Having now particularly described my invention, what I desire to secure by Letters Patent of the United States and what I claim is:

The method of mounting in a record card, an insert having a plurality or" notches arranged in nonsymmetrical positions about the periphery of the insert to uniquely identify the same, which method comprises:

slitting said card at a predetermined location to define a many-sided area of substantially the same size and overall configuration as said insert and to define connecting bridges of card material having substantially the same size and shape as said notches and being located about said area in nonsymmetrical positions corresponding to the notches in said insert; applying a film of adhesiveresisting material to the marginal portions of one surface of said area;

applying a frame of pressure-sensitive adhesive carrying material to said one surface of said card and overlying said slits and said adhesiveresisting coatmg;

severing said bridges at the inner ends thereof to remove said area thereby exposing a portion of said u. pressure-sensitive material and forming an aperture in said card with portions of card material extending into said aperture whereby only inserts having a peripheral configuration complementary thereto can be positioned therein; and

securing said insert to the exposed portion 0f said pressure-sensitive material Within said aperture.

UNITED STATES PATENTS Mayer July 1, 1924 Worth Mar. 1, 1938 Langan Tune 20, 1950 Connor Feb. 3, 1953 Langan Sept. 28, 1954 Johnson July 28, 1.959 Herte Sept. 6, 1960

Patent Citations
Cited PatentFiling datePublication dateApplicantTitle
US1500025 *Apr 9, 1923Jul 1, 1924Mayer Alvin LLantern slide
US2109603 *Jun 4, 1936Mar 1, 1938Worth SamuelSales stimulator
US2512106 *Jan 3, 1946Jun 20, 1950Film N File IncRecord card
US2627212 *Dec 28, 1948Feb 3, 1953Mcbee CoApparatus and method of cutting adhesive material and mounting the same upon a card
US2690021 *Aug 17, 1949Sep 28, 1954Filmsort IncFilm record card and method and apparatus for its production
US2896351 *May 29, 1958Jul 28, 1959Johnson Ralph LPicture mount
US2951304 *Sep 2, 1958Sep 6, 1960IbmRecord device
Referenced by
Citing PatentFiling datePublication dateApplicantTitle
US3283432 *Jun 23, 1964Nov 8, 1966IbmFilm record cards and method for making same
US3292292 *Jan 29, 1963Dec 20, 1966Engelstein StanleySuspension type aperture card
US3312009 *Apr 22, 1964Apr 4, 1967Microseal CorpRigidified multi-opening aperture cards
US7501170Aug 25, 2006Mar 10, 2009Avery Dennison CorporationCard sheet construction with opposing registered cut lines
US7514134Aug 28, 2002Apr 7, 2009Avery Dennison CorporationCard sheet construction
US7531227Nov 15, 2004May 12, 2009Avery Dennison CorporationPolymer layer of specified stress-at-break is directly applied by extruding to the back side of the top material; cards can be separated by simply breaking them out from the sheet, and have smooth edges; form high quality business cards for example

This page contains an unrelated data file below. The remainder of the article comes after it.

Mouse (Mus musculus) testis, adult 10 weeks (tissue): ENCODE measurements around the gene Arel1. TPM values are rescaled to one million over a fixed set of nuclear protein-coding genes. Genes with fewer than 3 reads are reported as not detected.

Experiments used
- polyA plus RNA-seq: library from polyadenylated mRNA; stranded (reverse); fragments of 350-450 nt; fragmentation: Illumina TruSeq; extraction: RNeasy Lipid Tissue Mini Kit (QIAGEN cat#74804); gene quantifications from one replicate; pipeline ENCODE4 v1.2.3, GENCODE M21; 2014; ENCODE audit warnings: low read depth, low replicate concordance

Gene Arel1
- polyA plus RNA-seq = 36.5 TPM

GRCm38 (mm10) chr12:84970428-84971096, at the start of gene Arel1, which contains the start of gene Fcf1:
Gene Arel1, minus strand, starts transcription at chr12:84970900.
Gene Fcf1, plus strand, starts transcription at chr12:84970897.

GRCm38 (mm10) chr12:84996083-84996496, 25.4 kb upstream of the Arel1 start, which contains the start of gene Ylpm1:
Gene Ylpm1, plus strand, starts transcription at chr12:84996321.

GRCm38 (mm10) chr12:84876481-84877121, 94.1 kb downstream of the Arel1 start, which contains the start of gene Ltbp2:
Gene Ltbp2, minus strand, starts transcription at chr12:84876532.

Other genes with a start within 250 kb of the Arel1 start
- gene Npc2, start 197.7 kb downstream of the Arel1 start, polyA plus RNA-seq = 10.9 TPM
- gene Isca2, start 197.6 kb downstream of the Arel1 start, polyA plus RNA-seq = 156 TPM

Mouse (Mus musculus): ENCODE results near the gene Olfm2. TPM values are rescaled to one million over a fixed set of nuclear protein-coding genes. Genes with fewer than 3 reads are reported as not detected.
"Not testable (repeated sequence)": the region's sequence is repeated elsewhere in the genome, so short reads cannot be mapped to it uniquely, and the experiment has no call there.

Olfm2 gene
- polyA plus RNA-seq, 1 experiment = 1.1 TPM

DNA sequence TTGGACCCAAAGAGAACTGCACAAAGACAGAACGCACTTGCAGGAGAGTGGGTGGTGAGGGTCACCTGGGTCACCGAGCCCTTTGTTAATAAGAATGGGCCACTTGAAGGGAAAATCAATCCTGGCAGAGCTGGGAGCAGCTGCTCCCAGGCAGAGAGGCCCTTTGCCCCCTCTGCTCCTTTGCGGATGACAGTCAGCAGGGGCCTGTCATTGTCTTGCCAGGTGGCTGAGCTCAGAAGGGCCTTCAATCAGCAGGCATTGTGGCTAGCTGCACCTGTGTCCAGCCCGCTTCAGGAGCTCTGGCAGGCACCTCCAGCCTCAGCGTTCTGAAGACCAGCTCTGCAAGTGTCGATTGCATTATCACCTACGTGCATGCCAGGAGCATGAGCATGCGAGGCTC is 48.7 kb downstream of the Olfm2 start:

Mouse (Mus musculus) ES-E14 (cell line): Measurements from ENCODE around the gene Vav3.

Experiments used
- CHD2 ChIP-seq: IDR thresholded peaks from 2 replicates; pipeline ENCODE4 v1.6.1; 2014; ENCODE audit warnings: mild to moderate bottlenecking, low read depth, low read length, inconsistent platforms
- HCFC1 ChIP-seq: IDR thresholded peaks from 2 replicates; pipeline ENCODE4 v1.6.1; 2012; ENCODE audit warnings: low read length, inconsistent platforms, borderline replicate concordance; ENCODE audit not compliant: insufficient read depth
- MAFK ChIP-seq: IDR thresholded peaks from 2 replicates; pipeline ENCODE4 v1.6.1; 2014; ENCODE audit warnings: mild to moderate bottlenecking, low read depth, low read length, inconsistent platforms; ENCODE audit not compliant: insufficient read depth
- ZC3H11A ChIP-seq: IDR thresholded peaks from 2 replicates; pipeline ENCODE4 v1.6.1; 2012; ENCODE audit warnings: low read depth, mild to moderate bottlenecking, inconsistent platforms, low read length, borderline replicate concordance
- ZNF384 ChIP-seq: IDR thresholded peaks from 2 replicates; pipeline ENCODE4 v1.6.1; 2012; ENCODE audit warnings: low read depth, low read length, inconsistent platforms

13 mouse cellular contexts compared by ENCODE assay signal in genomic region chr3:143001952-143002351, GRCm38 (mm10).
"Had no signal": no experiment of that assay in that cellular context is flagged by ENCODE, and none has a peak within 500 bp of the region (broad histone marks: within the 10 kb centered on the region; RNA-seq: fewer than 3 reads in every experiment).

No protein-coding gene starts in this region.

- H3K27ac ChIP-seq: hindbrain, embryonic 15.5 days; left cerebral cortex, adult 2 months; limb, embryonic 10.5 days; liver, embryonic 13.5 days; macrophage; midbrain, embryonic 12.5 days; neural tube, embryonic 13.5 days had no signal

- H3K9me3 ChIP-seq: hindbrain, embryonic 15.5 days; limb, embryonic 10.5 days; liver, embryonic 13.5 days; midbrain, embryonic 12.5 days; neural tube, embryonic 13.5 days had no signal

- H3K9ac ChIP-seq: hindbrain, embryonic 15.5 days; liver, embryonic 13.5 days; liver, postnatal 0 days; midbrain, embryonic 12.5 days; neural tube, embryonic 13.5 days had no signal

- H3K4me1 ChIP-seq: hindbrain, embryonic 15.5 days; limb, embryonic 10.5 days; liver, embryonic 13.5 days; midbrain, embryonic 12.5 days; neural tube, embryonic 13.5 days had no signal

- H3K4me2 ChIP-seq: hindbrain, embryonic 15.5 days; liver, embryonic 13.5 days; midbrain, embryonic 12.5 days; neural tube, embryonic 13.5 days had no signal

US7534479Nov 30, 2004May 19, 2009Avery Dennison CorporationPolymer layer of specified stress-at-break and printable surface has die cut lines; cards can be separated by simply breaking them out from the sheet, and have smooth edges; form high quality business cards for example
US7579076 *Oct 28, 2002Aug 25, 2009Washi Ishikawa Co., Ltd.Unit-piece printing sheet and process for producing the same
US7699002Oct 24, 2007Apr 20, 2010Avery Dennison CorporationMethod of forming a printed business card
US7833598Mar 8, 2001Nov 16, 2010Avery Dennison CorporationSplittable sheet structure
US7846521May 20, 2005Dec 7, 2010Avery Dennison CorporationPrintable and splittable medium
US8003184Aug 8, 2007Aug 23, 2011Avery Dennison CorporationClean edged cards on plastic carrier
US8524141May 6, 2004Sep 3, 2013Martin Utzapplying a polymer coating directly to a back side of a top material; and cutting through the top material to the polymer coating to form perimeters of subdivided sheets; cards can be separated by simply breaking them out from the sheet, and have smooth edges; form high quality business cards for example
USRE42719Jan 14, 2011Sep 20, 2011Avery Dennison CorporationCard sheet construction with opposing registered cut lines
USRE42798Jan 14, 2011Oct 4, 2011Avery Dennison CorporationPrintable snap-breakable polymer sheet
USRE43094Jan 14, 2011Jan 10, 2012Avery Dennison CorporationCard sheet construction
USRE43165Jan 14, 2011Feb 7, 2012Avery Dennison CorporationCard sheet construction
Classifications
U.S. Classification493/330, 235/487, 493/333, 493/393, 40/703, 493/340
International ClassificationG06K19/02
Cooperative ClassificationG06K19/02
European ClassificationG06K19/02